But most notably, at the museum he befriended several other young artists who were also working there as guards: Sol LeWitt, Robert Ryman and Dan Flavin. This group of individuals would later become known as the chief proponents and icons of a new artistic movement, dubbed Minimalism. Minimalism is a movement in the arts that grew and developed in post-war America in the late 1960’s and early 1970’s. It is defined by work which is stripped of all but its most fundamental and essential elements, and is rooted in the reductive features of Modernism. Within the realm of painting, the concepts of Minimalism encourage large, flat, geometric, hard-edged expanses of color, and work which is void of direct, overt subject matter. In Minimalism, Iwamoto saw a method and means by which he could express a universal “truth,” one which could encompass a wide and varied cultural audience through its simple elegance.
Iwamoto drifted away from Surrealism and began to work with geometrically shaped canvases, as were a few others at that time. Not wholly satisfied with the results, he questioned this approach and began to search for a motif that was unique. As he went through the possible geometric options, he became conscious of the fact that artists were already utilizing the most common forms: the square, the rectangle and the circle. In a rather matter-of-fact and “ah ha” moment, Iwamoto realized the octagon could be his alone. In that moment of simple clarity, Iwamoto found a motif that would ultimately occupy the breadth of his artistic output for nearly a quarter of a century.
Truly creative thoughts and acts have the potential of presenting themselves in unorthodox manners. It was Edison who, it is said, did not sleep -- but rather took cat naps throughout a given day. Legend has it that he would sleep with a mug in his hand as it dangled over the edge of his daybed. When he would enter a state of semi-consciousness, (a state revered for its ability to synthesize thought into creative solutions) his body would relax and inevitably, drop the mug, waking him. The waking at this critical time potentially allowed him to retain any thoughts he had during his semi-conscious state, and hopefully led him towards a reconciliation of the problem at hand.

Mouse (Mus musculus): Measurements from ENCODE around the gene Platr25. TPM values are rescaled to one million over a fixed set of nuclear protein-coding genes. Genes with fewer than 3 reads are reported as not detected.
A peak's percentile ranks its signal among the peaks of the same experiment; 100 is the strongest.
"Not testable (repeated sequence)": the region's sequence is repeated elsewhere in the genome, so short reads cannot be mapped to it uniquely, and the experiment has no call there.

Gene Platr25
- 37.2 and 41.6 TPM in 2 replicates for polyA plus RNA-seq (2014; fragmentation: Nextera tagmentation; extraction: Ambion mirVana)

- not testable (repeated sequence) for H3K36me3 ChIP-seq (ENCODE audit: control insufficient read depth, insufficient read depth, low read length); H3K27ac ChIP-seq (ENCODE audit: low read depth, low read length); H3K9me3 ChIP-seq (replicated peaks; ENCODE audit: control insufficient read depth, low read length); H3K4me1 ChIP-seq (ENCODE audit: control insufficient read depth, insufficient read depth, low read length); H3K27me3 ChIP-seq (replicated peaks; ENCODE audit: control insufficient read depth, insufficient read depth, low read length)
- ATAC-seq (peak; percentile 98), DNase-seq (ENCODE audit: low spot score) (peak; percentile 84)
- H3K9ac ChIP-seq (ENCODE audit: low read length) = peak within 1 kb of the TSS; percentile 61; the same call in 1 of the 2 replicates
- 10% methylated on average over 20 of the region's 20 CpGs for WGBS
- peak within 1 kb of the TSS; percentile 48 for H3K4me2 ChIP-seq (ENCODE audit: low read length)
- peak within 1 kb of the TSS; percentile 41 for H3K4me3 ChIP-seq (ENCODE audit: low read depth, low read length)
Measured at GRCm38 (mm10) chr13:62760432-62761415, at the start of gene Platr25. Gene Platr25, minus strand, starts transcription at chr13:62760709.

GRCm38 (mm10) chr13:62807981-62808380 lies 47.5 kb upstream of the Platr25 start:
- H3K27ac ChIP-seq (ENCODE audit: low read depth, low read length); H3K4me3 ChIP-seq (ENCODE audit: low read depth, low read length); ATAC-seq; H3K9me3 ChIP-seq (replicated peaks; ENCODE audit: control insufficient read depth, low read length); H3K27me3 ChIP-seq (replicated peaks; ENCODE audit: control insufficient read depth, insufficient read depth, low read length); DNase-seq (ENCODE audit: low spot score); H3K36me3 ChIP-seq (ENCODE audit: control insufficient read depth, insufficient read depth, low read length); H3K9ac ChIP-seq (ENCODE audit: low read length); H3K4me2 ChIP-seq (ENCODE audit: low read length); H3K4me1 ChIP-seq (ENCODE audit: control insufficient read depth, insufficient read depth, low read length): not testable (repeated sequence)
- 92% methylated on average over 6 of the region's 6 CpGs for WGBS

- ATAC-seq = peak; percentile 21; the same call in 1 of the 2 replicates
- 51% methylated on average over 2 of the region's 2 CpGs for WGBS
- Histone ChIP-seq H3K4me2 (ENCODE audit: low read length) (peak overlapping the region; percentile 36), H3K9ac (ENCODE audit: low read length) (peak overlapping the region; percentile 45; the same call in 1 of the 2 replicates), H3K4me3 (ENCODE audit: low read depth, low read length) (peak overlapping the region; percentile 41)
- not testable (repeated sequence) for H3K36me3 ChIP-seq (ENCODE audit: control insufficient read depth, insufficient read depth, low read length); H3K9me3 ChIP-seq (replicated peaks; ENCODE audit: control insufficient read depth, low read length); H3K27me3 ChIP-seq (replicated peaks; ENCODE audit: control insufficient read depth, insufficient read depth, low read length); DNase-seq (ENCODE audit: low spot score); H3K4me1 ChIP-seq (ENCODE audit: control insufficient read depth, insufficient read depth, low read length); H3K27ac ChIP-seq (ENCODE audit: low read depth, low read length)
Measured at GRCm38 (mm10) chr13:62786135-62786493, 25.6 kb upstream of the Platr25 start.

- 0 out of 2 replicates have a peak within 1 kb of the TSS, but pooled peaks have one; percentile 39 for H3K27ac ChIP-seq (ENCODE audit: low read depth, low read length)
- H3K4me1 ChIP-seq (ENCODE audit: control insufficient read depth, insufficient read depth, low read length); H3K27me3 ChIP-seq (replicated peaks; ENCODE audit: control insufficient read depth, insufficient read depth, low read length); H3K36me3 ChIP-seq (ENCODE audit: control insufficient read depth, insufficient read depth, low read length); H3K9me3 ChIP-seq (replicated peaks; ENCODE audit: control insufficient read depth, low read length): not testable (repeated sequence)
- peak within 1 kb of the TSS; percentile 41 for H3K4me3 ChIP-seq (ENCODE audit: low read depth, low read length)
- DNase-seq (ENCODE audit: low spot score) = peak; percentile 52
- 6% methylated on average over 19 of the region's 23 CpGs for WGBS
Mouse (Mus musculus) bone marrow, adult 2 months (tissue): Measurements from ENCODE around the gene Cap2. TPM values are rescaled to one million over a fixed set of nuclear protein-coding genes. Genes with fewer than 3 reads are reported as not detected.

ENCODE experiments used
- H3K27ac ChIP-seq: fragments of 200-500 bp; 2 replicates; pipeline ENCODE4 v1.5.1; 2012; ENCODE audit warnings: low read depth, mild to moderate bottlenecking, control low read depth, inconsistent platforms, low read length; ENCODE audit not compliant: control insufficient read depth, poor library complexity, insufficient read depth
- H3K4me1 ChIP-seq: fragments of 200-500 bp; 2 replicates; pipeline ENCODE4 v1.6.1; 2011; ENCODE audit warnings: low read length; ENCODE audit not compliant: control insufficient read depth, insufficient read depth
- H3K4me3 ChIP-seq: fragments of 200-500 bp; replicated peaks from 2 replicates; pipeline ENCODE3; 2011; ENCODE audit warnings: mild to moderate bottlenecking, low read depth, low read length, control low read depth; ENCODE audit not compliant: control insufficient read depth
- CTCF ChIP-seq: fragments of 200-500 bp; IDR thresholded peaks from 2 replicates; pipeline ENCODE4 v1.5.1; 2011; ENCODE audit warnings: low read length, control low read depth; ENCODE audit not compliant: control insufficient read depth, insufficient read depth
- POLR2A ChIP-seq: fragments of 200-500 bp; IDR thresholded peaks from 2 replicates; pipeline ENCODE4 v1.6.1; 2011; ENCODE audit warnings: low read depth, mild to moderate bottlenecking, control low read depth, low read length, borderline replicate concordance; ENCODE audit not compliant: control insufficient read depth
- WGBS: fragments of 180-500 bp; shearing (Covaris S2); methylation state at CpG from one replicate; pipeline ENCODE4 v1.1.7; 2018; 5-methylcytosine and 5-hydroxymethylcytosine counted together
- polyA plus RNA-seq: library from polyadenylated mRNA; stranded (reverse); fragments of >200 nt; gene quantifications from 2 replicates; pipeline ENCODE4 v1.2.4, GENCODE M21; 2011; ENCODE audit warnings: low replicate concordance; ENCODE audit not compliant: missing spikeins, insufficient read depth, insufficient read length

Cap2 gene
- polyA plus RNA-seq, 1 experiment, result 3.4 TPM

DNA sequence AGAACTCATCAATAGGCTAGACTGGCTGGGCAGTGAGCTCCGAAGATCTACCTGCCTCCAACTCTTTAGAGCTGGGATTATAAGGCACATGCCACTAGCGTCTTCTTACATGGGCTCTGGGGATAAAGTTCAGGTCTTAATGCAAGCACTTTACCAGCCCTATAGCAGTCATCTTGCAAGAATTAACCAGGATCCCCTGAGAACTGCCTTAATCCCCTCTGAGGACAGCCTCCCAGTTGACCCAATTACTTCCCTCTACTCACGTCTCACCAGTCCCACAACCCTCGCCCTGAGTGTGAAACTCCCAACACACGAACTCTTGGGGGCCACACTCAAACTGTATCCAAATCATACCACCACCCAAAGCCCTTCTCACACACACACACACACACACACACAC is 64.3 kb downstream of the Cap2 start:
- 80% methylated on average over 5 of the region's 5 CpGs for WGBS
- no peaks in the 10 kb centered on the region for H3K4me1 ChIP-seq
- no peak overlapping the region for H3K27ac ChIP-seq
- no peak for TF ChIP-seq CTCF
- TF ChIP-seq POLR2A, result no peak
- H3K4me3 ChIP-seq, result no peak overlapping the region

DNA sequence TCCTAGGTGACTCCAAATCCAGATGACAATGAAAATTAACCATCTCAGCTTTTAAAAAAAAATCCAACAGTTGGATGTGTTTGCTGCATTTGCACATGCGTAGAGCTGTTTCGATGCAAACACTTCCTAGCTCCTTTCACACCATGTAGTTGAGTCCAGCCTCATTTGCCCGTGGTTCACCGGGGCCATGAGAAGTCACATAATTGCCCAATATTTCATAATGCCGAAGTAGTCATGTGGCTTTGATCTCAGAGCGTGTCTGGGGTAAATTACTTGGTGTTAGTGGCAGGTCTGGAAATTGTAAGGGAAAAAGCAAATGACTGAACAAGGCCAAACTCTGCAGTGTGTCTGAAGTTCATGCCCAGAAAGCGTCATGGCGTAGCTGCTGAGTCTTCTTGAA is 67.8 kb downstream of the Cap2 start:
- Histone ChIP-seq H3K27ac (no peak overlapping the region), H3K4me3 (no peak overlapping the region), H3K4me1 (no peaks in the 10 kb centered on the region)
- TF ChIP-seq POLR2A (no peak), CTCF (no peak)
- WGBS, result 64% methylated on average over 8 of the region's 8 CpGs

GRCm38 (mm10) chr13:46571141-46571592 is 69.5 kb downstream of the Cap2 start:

We all have the capacity to be creative. Yet, it manifests differently in all of us, and we tend not to utilize its potential powers frequently enough. Only a few of us are open enough in our daily lives to use our inherent creative energies. Iwamoto says that his lack of being schooled in just one philosophical approach resulted in his ability to allow “openness” in his thinking and to accept the concepts of Minimalism as all-inclusive, rather than limiting. These concepts were not reductive in the traditional sense, but expansive in their ability to express a multitude of possible personal dictums. Furthermore, it is important to understand that Minimalism was not a readily accepted art form, and Iwamoto was an impassioned proponent of the movement at its inception. His leap into these uncharted waters represents a plunge into the unknown, one that few of us would have made at the time. Ultimately, this represents a brave act of creative freedom and awareness.
When Iwamoto said to himself, “the octagon -- eight sided, eight points – yes, that’s a good idea,” that geometric motif took control of his life. He started with a singular unit and later developed the “QuarOctagon”: four octagons set in a square, with one occupying each quadrant of the square. The QuarOctagon was followed by the nine-octagon motif, which became one of his most utilized systems and is represented by configuring the octagon in a three on top of three, on top of three, relationship. In the beginning, he worked primarily with the striking contrasts of black and white and later moved the paintings towards strong, beautifully calculated juxtapositions of complementary and secondary color arrangements.
These paintings represent the clarity of intent found in the work of a mature artist who has achieved a masterful synthesis of content and facility. This level of achievement is arrived at through arduous and devoted years of trial and error, and often, failure. It is said that failure is the building block of success. However, this path is one that few are brave enough to travel. Iwamoto has devoted his life to the difficult task of stripping away all that is inevitably acquired, and finding only that which is truly communicative and universal. Iwamoto’s gift is his ability to reconcile and remove all of life’s complexity and channel his energies into the reductive works of his signature pieces. The work in this exhibition may vary slightly from year-to-year and decade-to-decade, but all share Iwamoto’s ability to represent a simplicity of clear thought and elegance. This realization, with all of its magnificent visual manifestations, is not as effortless as it may appear. Iwamoto’s work requires us to sit with it and consider the face of less, not more.
Mark Pomilio is a Professor of Painting and Drawing within the School of Art, at Arizona State University’s Herberger Institute for Design and the Arts.